I'm also debating how much of Graves and other advocates for the mythic transitional period to use. If I aim for a sort of quasi-archeo-historical recreation I could toy with the idea that maybe the Pelasgians were characteristic of the matrilineal "White Goddess" concept he espoused, with a society on the cusp of invasion by the Acheaeans and their patrilineal "Dyeos" (Zeus). I've also long thought that the entire myth-cycle of Zeus's triumph over Ouranos and the Titans was characteristic of a sort of relgiious coup, in which the invading religion games triupmph over the beliefs of the subjugated by both absorbing and then subjugating the pantheon of local gods, which makes me think it would be interesting to emphasize the idea that many of the Titans might still be worshipped and represented in this period, but the faithful are losing ground to the Achaean invaders and their patrilineal system of belief and religion. This could make for great RPG plot fodder, as this being a fantasy setting means that there are real monsters, and the cultists of the Titans could be calling upon the monstrous children of those Titans (such as Echidna and Typhon's hideous brood of beasts like the hydra and the chimera among others) to cause as much strife among the invading Achaeans. Of course the Achaean tribes are where all the young heroes spring from, and while noted warriors like Herakles and Perseus are destined to appear, the PCs get to play all the heroes that Homer never knew about (or whose deeds were misattributed to other heroes of the day). Most likely if I set it this far back then I could definitely make Perseus the dominant hero of the day....maybe set it in his waning years, ruling over Mycenae proper. This would mean Medusa is dead, but her sisters Stheno and Euryaile are still lurking and plotting the slayer of their sister's downfall.....another plot hook for young heroes.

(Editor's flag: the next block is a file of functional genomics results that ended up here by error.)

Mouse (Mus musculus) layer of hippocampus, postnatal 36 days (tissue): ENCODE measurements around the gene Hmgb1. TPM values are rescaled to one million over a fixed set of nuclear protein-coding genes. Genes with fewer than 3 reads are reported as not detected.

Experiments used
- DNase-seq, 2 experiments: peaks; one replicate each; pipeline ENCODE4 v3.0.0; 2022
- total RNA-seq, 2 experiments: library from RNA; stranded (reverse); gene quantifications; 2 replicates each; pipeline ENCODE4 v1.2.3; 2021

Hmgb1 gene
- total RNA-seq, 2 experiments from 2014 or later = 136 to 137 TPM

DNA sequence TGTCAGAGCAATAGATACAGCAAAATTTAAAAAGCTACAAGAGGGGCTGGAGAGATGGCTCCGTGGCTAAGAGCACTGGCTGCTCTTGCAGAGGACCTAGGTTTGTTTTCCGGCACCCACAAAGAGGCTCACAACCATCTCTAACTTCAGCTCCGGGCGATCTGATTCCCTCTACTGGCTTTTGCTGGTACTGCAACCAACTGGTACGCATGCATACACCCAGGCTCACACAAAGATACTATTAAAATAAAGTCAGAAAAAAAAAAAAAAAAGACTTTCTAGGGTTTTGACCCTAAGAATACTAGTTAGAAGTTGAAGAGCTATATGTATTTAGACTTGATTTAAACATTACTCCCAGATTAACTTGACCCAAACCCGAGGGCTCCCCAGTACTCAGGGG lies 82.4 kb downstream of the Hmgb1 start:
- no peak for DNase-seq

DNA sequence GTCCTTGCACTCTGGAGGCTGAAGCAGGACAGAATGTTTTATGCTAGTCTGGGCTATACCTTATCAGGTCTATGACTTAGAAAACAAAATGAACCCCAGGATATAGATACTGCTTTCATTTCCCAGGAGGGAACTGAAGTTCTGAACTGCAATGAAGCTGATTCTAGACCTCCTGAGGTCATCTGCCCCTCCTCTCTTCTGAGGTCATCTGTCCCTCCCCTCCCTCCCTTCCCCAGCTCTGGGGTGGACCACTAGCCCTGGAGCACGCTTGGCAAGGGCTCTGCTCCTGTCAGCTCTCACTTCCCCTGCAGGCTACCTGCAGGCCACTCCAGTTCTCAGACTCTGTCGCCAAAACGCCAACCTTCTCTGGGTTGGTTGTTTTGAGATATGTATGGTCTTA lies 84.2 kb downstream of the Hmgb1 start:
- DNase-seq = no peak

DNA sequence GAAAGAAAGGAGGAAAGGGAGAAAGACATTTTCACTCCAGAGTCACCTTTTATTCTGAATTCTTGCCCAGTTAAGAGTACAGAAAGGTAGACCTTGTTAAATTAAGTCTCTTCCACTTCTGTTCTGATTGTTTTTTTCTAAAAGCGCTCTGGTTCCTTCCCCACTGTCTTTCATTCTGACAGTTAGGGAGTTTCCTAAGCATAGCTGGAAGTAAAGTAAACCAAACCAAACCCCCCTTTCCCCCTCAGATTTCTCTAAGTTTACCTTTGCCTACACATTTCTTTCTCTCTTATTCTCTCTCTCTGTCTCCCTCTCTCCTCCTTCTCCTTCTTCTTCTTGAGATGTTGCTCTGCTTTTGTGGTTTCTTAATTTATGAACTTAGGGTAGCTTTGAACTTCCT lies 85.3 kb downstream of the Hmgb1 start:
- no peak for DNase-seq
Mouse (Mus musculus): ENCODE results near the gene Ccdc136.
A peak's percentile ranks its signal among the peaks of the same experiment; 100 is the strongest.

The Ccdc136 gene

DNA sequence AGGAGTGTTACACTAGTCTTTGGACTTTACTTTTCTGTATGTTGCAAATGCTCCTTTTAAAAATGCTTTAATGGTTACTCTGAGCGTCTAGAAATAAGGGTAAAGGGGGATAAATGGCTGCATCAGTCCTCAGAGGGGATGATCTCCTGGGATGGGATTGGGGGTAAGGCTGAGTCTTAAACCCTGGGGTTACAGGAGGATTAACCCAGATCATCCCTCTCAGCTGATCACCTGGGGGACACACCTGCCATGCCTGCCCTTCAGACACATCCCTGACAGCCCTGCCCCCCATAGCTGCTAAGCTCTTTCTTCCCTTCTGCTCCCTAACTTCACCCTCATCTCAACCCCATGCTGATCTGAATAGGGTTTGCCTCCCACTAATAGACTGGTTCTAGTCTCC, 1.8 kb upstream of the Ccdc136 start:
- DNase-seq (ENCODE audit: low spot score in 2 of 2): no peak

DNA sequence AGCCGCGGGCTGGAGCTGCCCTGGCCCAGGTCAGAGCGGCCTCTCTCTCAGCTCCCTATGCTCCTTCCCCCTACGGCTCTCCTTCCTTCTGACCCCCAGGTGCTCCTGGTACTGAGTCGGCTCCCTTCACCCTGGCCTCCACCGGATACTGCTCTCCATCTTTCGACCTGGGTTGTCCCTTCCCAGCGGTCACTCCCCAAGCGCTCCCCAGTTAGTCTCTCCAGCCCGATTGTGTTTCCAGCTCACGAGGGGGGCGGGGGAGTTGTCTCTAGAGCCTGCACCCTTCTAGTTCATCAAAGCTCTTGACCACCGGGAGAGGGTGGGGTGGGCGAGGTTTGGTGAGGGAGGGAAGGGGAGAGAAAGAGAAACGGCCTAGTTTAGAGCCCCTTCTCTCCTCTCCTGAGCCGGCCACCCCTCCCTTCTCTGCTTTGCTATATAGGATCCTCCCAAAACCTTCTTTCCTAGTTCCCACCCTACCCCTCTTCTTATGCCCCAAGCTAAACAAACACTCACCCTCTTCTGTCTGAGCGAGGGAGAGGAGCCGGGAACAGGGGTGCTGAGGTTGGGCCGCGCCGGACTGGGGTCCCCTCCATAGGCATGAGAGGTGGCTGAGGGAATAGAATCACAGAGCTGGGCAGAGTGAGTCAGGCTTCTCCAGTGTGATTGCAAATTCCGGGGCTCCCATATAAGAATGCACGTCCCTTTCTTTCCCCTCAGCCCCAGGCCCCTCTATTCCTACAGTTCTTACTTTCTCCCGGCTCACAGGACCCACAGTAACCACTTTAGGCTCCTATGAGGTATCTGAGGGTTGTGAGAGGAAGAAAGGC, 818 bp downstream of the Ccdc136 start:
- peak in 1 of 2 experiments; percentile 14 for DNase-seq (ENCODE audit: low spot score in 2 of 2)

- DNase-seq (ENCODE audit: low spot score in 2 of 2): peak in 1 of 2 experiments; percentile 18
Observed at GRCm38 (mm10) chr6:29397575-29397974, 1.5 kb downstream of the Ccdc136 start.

Idaean Dactyls (daktyloi Idaioi)